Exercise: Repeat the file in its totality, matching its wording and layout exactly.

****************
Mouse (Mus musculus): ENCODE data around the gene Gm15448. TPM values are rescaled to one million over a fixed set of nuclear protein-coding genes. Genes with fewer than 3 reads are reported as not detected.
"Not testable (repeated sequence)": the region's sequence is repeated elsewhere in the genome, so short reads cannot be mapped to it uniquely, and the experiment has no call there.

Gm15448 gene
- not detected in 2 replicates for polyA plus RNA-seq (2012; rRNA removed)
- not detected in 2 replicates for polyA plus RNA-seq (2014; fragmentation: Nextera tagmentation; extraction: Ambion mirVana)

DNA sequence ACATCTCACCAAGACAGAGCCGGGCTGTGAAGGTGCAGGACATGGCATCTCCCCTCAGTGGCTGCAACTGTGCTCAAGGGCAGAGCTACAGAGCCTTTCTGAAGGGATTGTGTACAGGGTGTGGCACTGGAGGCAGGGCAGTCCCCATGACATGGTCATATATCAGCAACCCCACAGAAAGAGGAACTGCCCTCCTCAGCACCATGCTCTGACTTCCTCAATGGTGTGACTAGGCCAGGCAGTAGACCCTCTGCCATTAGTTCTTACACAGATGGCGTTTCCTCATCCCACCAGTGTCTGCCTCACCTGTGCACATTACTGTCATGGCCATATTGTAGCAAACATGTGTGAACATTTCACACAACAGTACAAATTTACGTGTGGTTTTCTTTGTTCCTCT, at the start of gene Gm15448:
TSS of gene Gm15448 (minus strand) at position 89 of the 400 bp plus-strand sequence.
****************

Mouse (Mus musculus): ENCODE data around the gene Gm15448. TPM values are rescaled to one million over a fixed set of nuclear protein-coding genes. Genes with fewer than 3 reads are reported as not detected.
"Not testable (repeated sequence)": the region's sequence is repeated elsewhere in the genome, so short reads cannot be mapped to it uniquely, and the experiment has no call there.

Gm15448 gene
- not detected in 2 replicates for polyA plus RNA-seq (2012; rRNA removed)
- not detected in 2 replicates for polyA plus RNA-seq (2014; fragmentation: Nextera tagmentation; extraction: Ambion mirVana)

DNA sequence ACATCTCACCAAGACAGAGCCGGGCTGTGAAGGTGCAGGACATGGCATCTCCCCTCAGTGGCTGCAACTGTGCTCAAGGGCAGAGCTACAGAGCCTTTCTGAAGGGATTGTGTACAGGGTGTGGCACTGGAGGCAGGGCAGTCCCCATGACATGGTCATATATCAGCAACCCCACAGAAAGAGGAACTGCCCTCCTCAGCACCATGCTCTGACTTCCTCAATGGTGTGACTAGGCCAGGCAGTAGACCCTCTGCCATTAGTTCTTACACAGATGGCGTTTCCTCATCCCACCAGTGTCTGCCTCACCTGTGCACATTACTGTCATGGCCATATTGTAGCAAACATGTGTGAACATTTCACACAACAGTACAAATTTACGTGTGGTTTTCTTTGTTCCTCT, at the start of gene Gm15448:
TSS of gene Gm15448 (minus strand) at position 89 of the 400 bp plus-strand sequence.